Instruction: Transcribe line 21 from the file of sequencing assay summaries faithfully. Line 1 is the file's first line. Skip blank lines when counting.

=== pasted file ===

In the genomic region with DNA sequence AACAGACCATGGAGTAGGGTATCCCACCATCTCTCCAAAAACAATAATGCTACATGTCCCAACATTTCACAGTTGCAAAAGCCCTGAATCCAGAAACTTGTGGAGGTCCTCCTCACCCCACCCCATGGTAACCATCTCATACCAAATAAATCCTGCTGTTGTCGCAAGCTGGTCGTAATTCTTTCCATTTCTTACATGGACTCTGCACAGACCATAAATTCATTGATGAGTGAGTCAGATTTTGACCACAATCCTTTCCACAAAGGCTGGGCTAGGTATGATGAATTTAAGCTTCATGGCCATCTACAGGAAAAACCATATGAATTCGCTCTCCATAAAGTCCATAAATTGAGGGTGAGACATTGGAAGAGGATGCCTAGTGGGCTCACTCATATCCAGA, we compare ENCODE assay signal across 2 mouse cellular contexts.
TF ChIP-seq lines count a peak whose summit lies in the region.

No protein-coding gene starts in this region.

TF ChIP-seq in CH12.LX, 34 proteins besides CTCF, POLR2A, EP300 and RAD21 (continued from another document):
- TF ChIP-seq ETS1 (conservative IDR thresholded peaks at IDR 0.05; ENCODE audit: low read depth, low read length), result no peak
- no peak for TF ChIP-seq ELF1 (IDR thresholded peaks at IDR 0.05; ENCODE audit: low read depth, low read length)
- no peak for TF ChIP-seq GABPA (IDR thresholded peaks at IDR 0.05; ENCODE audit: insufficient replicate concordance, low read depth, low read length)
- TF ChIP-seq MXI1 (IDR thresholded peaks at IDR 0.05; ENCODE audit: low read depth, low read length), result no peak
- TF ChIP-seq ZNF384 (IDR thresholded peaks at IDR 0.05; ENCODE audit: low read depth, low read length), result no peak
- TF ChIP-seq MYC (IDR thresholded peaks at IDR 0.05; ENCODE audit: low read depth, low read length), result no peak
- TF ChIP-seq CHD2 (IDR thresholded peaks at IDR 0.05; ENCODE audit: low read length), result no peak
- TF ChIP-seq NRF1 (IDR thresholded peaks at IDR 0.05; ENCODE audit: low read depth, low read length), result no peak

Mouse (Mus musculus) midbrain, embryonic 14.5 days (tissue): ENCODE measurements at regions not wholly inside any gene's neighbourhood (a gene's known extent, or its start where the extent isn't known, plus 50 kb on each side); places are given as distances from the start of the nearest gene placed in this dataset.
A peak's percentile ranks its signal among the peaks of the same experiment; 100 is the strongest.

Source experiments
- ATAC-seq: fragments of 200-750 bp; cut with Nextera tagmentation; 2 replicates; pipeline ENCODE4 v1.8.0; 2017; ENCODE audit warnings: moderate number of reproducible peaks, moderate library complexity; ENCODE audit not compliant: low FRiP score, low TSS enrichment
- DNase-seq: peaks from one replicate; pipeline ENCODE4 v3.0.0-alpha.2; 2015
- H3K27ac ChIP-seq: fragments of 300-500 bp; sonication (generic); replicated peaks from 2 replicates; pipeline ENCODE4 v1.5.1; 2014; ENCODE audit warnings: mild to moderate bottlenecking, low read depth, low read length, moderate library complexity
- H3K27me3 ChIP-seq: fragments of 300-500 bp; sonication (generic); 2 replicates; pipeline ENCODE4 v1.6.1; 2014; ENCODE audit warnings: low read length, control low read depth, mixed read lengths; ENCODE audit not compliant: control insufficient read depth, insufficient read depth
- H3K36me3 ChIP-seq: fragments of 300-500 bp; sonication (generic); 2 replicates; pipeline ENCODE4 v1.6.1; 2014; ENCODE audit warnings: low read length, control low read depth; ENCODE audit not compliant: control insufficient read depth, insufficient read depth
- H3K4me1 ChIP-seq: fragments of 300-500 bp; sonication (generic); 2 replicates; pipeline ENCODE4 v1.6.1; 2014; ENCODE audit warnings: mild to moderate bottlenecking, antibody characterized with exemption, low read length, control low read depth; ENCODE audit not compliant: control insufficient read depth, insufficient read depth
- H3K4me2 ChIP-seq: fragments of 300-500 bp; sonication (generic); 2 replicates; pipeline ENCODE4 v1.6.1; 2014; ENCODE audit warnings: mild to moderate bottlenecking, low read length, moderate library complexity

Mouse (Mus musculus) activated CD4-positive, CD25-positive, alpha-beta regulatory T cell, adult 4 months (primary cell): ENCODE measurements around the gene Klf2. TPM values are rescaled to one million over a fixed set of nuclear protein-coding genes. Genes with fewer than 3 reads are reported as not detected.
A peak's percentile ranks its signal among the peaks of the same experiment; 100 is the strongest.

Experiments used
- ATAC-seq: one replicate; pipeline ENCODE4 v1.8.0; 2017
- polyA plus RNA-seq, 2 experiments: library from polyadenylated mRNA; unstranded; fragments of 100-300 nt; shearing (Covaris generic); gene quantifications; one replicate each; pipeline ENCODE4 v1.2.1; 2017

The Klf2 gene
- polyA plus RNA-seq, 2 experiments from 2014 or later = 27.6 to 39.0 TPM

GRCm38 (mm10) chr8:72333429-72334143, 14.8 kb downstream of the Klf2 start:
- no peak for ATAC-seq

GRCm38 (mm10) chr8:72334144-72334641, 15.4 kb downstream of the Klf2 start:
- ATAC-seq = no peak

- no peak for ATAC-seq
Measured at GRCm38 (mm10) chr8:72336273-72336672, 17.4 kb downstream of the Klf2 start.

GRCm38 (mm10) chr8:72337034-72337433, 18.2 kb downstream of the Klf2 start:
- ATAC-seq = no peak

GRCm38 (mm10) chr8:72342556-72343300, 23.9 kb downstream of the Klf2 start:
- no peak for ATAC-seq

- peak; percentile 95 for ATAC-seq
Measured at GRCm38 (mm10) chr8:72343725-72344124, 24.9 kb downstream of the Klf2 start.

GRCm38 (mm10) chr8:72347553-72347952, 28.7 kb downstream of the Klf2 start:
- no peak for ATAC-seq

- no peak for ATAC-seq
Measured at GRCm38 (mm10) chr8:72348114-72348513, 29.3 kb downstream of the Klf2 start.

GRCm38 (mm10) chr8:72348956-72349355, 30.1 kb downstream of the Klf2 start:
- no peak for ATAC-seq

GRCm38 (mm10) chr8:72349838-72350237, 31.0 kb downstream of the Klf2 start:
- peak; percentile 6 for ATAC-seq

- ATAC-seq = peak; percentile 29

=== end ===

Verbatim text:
- H3K4me1 ChIP-seq: fragments of 300-500 bp; sonication (generic); 2 replicates; pipeline ENCODE4 v1.6.1; 2014; ENCODE audit warnings: mild to moderate bottlenecking, antibody characterized with exemption, low read length, control low read depth; ENCODE audit not compliant: control insufficient read depth, insufficient read depth